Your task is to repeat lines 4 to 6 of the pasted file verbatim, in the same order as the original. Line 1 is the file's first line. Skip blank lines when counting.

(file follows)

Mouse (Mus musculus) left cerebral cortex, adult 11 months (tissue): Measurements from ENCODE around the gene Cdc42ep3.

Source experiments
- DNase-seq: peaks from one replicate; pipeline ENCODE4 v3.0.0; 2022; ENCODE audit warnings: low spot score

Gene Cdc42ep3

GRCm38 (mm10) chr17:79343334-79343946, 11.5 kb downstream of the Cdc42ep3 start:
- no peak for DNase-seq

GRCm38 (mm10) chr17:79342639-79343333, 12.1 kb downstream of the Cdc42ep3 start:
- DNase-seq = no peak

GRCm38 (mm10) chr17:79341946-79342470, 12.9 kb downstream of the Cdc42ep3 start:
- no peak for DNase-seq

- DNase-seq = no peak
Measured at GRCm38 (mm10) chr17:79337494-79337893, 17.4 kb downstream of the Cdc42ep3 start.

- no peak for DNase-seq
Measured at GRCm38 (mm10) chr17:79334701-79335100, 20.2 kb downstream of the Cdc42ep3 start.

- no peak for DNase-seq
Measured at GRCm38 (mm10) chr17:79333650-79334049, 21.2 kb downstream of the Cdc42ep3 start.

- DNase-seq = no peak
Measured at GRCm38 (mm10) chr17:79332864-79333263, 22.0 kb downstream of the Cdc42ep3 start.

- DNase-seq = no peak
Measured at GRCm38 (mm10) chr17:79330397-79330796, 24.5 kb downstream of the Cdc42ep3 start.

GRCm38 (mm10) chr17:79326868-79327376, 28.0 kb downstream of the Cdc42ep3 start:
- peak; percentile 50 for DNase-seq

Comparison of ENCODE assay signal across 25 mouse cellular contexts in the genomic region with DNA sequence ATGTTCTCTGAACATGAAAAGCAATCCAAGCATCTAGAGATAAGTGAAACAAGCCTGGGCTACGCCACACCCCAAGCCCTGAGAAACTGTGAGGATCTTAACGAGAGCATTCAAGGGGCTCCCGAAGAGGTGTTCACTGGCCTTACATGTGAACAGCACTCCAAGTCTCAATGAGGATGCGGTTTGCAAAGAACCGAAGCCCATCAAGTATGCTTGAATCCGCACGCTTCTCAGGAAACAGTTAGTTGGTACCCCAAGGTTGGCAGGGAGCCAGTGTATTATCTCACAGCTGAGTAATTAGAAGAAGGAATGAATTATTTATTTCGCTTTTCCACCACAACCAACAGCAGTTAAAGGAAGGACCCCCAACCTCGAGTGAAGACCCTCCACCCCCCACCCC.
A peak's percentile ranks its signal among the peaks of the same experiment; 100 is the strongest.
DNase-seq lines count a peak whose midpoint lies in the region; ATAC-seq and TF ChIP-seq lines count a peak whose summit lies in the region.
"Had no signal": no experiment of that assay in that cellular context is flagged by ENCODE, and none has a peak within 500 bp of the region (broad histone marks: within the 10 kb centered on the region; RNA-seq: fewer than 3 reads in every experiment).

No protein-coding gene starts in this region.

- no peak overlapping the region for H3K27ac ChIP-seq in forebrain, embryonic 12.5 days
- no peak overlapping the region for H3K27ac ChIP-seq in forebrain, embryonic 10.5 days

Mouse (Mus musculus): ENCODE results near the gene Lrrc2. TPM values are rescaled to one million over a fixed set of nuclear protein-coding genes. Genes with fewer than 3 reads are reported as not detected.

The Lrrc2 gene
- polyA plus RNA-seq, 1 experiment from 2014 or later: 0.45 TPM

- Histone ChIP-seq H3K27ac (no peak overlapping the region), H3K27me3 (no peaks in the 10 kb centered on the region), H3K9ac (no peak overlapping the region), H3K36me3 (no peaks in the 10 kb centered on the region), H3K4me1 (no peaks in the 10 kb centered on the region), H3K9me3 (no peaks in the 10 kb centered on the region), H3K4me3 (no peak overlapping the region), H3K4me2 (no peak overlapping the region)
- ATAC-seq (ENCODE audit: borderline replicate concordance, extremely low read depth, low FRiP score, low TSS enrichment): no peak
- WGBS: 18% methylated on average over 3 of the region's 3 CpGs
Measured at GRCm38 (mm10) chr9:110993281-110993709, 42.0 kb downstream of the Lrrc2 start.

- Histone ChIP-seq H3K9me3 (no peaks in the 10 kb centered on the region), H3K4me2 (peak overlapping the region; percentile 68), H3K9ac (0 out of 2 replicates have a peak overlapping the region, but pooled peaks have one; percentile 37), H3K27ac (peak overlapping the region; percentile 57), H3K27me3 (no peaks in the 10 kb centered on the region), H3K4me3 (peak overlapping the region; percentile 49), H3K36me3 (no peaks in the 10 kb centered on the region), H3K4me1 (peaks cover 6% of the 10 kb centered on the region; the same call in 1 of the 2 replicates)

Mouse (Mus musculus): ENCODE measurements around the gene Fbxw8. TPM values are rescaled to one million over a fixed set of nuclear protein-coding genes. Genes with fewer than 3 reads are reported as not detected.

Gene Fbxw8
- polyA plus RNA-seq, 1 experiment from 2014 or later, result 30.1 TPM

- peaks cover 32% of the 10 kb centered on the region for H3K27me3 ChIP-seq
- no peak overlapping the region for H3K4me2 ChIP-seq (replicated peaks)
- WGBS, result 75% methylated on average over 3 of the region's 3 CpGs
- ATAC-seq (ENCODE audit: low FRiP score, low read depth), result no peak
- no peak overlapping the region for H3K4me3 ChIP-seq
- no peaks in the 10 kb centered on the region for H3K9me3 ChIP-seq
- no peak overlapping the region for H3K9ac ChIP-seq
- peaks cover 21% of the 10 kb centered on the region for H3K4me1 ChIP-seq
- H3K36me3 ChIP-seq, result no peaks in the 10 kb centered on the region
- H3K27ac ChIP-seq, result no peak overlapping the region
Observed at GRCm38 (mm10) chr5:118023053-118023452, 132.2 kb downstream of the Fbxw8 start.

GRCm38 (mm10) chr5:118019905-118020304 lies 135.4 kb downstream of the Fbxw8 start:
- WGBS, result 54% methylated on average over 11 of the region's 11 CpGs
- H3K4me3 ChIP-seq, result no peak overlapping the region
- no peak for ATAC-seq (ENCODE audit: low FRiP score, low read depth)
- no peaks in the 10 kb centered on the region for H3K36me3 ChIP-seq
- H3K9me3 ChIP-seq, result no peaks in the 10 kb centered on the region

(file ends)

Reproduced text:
Gene Cdc42ep3

GRCm38 (mm10) chr17:79343334-79343946, 11.5 kb downstream of the Cdc42ep3 start:
- no peak for DNase-seq